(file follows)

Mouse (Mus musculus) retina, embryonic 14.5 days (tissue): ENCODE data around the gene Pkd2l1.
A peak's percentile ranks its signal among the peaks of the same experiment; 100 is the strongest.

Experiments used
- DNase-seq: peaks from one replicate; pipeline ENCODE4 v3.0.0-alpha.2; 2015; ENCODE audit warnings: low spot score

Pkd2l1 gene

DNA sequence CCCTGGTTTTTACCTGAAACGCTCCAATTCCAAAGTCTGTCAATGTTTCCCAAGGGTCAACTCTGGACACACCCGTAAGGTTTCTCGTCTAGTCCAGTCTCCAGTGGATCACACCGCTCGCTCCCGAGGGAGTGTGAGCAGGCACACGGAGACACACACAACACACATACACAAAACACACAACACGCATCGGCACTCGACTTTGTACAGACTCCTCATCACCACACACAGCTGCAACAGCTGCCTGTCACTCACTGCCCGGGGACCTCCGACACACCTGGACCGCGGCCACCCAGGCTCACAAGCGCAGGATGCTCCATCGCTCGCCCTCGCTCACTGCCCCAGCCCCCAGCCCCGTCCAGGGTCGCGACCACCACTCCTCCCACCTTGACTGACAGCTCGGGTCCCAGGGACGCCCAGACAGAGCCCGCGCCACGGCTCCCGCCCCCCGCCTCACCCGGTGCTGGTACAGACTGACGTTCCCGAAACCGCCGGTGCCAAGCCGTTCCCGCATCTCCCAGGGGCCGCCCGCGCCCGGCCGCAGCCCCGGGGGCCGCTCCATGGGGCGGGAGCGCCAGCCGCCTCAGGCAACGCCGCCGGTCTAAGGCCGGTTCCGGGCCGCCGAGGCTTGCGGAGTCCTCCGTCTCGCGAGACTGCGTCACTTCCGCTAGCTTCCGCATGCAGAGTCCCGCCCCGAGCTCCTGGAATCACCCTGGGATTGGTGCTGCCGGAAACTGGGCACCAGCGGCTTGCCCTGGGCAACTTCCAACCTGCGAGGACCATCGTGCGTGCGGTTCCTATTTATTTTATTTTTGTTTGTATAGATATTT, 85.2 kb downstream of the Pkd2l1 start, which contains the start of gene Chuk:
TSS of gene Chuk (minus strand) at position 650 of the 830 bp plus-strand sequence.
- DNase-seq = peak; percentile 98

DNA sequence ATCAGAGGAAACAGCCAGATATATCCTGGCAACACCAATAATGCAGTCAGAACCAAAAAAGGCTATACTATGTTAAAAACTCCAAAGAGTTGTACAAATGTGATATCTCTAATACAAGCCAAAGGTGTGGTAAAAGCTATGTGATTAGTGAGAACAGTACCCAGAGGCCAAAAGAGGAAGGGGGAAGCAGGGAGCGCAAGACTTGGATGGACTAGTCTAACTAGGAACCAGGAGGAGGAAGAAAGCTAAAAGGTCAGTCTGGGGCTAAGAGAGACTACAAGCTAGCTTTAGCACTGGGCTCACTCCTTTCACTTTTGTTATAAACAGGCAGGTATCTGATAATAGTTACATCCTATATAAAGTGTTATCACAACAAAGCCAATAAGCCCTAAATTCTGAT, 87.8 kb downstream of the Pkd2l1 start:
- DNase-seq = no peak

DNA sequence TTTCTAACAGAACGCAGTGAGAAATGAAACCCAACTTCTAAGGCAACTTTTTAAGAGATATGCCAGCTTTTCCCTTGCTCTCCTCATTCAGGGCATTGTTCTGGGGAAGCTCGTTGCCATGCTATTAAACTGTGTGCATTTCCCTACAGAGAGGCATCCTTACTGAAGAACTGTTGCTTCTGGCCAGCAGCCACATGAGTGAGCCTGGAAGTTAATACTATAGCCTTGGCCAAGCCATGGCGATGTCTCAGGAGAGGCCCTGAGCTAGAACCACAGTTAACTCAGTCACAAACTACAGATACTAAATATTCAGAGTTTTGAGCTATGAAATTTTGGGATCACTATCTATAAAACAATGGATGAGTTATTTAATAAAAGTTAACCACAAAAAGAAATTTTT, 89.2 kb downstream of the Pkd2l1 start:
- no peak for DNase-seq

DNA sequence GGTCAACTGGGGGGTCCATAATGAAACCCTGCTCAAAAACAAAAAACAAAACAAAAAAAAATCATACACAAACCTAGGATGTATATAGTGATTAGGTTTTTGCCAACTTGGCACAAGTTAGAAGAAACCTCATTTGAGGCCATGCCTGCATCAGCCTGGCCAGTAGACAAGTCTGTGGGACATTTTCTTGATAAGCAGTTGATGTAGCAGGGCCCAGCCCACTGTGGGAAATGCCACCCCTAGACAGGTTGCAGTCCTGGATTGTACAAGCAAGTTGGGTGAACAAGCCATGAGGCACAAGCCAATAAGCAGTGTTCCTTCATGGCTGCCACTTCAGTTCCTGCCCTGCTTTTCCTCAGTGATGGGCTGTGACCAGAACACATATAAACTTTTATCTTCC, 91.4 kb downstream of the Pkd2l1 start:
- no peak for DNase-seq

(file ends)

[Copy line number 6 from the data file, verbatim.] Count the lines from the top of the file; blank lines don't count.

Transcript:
DNA sequence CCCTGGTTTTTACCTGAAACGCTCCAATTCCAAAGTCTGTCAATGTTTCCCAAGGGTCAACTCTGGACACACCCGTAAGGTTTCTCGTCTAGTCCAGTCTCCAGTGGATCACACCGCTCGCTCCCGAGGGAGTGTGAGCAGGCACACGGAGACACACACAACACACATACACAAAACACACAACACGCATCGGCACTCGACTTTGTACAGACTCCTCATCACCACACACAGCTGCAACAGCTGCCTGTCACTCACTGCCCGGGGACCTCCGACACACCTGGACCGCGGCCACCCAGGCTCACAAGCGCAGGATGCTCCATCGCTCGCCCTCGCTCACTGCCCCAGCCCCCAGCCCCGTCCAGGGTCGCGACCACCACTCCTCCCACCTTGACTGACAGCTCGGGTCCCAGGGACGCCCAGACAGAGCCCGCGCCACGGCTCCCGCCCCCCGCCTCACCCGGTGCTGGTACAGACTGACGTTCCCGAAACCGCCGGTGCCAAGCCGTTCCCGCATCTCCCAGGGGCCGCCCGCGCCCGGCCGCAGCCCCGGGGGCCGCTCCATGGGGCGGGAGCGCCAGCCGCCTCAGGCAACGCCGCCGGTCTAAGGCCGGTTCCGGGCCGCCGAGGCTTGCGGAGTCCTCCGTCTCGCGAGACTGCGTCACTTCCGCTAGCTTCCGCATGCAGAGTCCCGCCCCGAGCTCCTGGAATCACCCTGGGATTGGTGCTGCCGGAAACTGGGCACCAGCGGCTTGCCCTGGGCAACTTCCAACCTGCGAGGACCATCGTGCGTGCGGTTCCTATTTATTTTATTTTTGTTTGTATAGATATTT, 85.2 kb downstream of the Pkd2l1 start, which contains the start of gene Chuk: